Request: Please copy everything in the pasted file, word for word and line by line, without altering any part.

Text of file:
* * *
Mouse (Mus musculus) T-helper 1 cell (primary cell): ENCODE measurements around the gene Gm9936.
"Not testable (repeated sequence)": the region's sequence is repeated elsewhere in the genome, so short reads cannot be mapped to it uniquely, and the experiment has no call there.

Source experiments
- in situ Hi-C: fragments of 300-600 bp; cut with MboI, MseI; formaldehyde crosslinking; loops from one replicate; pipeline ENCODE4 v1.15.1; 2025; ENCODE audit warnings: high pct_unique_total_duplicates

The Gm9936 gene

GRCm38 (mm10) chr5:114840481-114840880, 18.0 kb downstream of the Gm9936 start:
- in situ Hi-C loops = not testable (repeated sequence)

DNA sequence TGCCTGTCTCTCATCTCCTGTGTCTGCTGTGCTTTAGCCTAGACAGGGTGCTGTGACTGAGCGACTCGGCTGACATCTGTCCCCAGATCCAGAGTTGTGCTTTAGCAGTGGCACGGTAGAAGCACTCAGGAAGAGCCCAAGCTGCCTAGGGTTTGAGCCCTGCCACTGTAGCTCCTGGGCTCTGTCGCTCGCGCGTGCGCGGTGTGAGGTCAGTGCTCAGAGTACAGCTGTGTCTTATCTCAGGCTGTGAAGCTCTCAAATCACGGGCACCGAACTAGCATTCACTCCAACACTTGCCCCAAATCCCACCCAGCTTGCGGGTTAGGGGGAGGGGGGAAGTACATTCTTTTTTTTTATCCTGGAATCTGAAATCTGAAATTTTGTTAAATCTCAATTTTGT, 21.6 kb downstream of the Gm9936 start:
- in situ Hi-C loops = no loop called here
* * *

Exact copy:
Mouse (Mus musculus) T-helper 1 cell (primary cell): ENCODE measurements around the gene Gm9936.
"Not testable (repeated sequence)": the region's sequence is repeated elsewhere in the genome, so short reads cannot be mapped to it uniquely, and the experiment has no call there.

Source experiments
- in situ Hi-C: fragments of 300-600 bp; cut with MboI, MseI; formaldehyde crosslinking; loops from one replicate; pipeline ENCODE4 v1.15.1; 2025; ENCODE audit warnings: high pct_unique_total_duplicates

The Gm9936 gene

GRCm38 (mm10) chr5:114840481-114840880, 18.0 kb downstream of the Gm9936 start:
- in situ Hi-C loops = not testable (repeated sequence)

DNA sequence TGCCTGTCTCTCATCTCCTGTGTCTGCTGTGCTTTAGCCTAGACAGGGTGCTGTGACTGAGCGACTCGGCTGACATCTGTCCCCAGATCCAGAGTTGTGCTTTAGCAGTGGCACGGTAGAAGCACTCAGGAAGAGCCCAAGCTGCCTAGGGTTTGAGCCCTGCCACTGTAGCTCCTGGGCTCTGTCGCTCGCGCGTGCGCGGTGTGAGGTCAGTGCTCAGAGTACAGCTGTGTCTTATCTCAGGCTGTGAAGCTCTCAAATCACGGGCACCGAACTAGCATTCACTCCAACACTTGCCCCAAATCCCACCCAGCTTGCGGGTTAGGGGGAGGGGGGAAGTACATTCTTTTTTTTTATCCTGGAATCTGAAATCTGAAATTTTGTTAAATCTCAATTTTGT, 21.6 kb downstream of the Gm9936 start:
- in situ Hi-C loops = no loop called here